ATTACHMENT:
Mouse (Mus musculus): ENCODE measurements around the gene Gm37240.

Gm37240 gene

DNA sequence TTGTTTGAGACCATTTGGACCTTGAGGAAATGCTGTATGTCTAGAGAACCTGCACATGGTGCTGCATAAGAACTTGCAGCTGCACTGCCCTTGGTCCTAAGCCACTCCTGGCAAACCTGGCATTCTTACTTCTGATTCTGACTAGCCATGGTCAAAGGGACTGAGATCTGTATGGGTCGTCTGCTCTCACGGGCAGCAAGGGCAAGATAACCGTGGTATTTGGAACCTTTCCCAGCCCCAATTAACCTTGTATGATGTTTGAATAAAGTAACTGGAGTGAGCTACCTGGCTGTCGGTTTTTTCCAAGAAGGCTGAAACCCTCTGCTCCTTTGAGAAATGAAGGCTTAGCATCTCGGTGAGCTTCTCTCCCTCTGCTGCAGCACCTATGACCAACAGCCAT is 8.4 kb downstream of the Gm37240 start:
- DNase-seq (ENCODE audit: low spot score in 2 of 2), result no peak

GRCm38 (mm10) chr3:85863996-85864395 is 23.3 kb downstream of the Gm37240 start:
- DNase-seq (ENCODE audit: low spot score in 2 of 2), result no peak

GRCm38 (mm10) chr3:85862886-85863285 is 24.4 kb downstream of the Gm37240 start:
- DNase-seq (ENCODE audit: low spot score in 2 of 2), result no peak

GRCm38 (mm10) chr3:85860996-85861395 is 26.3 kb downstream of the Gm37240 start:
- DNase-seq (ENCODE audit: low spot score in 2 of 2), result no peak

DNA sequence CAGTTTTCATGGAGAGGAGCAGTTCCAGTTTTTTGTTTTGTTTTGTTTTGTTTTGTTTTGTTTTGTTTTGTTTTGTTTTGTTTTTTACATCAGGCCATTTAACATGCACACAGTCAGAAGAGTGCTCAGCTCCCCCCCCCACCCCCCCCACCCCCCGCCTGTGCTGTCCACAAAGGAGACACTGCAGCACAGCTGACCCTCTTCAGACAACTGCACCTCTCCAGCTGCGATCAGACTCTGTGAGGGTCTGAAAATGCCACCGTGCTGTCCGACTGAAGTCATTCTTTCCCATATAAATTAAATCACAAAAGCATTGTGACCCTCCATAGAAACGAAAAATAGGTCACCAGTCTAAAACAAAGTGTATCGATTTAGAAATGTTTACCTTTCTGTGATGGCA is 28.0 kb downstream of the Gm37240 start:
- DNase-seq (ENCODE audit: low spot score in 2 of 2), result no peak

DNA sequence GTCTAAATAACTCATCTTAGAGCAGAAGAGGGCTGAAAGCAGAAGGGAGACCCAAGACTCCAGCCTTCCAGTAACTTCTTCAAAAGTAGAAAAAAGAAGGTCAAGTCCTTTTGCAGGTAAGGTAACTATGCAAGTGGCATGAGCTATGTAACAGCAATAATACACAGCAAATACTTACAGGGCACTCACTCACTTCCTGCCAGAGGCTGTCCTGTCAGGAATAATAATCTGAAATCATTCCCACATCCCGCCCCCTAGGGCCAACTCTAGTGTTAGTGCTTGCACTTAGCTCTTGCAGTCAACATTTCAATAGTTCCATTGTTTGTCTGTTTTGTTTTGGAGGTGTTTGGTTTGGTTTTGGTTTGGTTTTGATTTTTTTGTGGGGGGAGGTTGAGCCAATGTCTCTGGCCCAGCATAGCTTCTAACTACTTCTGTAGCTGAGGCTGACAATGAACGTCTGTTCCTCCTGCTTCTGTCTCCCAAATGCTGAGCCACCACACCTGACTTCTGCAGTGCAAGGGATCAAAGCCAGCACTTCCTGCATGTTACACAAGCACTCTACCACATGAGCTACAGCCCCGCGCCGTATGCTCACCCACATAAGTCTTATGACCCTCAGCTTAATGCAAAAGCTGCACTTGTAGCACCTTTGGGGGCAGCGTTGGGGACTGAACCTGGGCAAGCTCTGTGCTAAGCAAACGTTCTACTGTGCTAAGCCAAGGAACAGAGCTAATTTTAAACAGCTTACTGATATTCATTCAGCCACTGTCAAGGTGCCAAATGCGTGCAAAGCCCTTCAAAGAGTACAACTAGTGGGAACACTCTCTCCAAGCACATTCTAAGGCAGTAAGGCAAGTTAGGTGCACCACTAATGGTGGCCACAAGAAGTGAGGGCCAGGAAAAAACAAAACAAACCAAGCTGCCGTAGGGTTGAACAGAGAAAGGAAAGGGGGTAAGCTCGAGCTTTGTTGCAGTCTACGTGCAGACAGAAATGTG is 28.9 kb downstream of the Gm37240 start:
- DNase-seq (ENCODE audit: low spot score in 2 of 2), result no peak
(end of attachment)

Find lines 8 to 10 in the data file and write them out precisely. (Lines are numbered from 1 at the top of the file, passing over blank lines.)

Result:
- DNase-seq (ENCODE audit: low spot score in 2 of 2), result no peak

GRCm38 (mm10) chr3:85860996-85861395 is 26.3 kb downstream of the Gm37240 start:
- DNase-seq (ENCODE audit: low spot score in 2 of 2), result no peak